Performance Architect update 6/2010

An introduction to theory in performance management: Goal Setting Theory

In my previous update I highlighted the benefits of increasing theory awareness in performance management practice. It has the potential to positively impact the process of selecting, developing and using performance management solutions. Over the next few months, I will gradually introduce some of these theories, in no particular order.

A very important theory informing performance management is the Goal Setting Theory, which is considered to be one of the most effective motivational theories. It was formulated inductively based on empirical research conducted over nearly four decades by Locke and Latham. Its roots are based on the premise that conscious goals affect action (Locke & Latham, 2002).

An important note to make is that the use of the term “goals” in this theory. Goals are considered here to be the object or aim of an action. As the terminology used in performance management as a discipline is loosely structured, the goal setting theory itself applies to objectives, Key Performance Indicators and targets as well.


There are four general principles that are linked to an increase in motivation, thus generating optimal performance:

  • Goals should be challenging, but attainable. Locke and Latham (2004) found a positive, linear function in that the most difficult goals produced the highest levels of effort and performance. They also found that performance decreased once the limits of ability were reached or when commitment to a highly difficult goal lapsed.
  • Goals should be specific rather than vague. Research by Locke and Latham (1990) showed that specific, difficult goals consistently led to higher performance than urging people to do their best. As specific goals vary in difficulty, goal specificity in itself does not necessarily lead to high performance, but reduces variation in performance by reducing the ambiguity about what has to be achieved. (Locke, Chah, Harrison, & Lustgarten, 1989).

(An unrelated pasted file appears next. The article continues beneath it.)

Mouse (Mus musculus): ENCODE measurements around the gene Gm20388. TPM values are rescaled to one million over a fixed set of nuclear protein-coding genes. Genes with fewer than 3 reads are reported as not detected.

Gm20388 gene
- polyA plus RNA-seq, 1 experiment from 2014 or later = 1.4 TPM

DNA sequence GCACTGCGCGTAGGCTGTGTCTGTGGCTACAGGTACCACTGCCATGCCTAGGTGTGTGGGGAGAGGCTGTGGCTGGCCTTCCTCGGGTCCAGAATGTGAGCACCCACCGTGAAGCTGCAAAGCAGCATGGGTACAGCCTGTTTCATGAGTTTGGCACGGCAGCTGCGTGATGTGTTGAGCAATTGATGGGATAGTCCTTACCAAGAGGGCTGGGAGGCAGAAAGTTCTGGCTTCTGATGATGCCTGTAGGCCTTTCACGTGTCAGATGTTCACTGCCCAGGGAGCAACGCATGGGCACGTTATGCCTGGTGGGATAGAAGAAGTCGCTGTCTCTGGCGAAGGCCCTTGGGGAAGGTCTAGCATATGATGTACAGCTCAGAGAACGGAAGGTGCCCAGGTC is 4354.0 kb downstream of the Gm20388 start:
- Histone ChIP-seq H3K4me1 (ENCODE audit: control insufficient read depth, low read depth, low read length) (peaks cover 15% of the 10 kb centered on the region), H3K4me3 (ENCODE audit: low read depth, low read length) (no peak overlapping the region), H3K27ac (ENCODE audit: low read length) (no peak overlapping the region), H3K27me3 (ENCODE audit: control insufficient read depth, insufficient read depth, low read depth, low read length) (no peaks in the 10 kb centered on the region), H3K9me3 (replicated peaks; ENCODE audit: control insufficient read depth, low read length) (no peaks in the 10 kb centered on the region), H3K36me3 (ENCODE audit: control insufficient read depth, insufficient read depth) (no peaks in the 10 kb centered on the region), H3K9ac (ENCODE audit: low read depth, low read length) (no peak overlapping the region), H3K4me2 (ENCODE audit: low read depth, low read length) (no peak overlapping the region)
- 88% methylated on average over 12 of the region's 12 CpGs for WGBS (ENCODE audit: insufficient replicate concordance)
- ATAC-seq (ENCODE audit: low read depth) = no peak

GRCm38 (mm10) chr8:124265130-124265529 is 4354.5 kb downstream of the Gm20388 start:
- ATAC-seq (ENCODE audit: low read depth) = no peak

• Employees should be involved in the process of setting their own goals. When goals are self set, people with high self-efficacy set higher goals than do people with lower self-efficacy. They also are more committed to assigned goals, find and use better task strategies to attain the goals, and respond more positively to negative feedback than do people with low self-efficacy (Locke & Latham, 2002, Locke & Latham, 1990). The goal–performance relationship is strongest when people are committed to their goals.
  • Goals should be measurable in terms of being clearly understood by employees: quantity, quality, time, and cost. For goals to be effective, people need summary feedback that reveals progress in relation to their goals. If they do not know how they are doing, it is difficult for them to adjust the level or direction of their effort or to adjust their performance strategies to adjust their performance strategies to match what the goal requires. Summary feedback is a moderator of goal effects in that the combination of goals plus feedback is more effective than goals alone (Locke & Latham, 2002).


Locke & Latham (2002) propose four mechanisms through which goals affect performance:

1. Directive function. They direct attention and effort toward goal-relevant activities and away from goal irrelevant activities.
2. Energizing function. High goals lead to greater effort than low goals.
3. Impact on persistence. When participants are allowed to control the time they spend on a task, hard goals prolong effort (LaPorte & Nath, 1976). There is often, however, a trade-off in work between time and intensity of effort. Faced with a difficult goal, it is possible to work faster and more intensely for a short period or to work slower and less intensely for a long period.
4. Affect action indirectly by leading to the arousal, discovery, and/or use of task-relevant knowledge and strategies (Wood & Locke, 1990).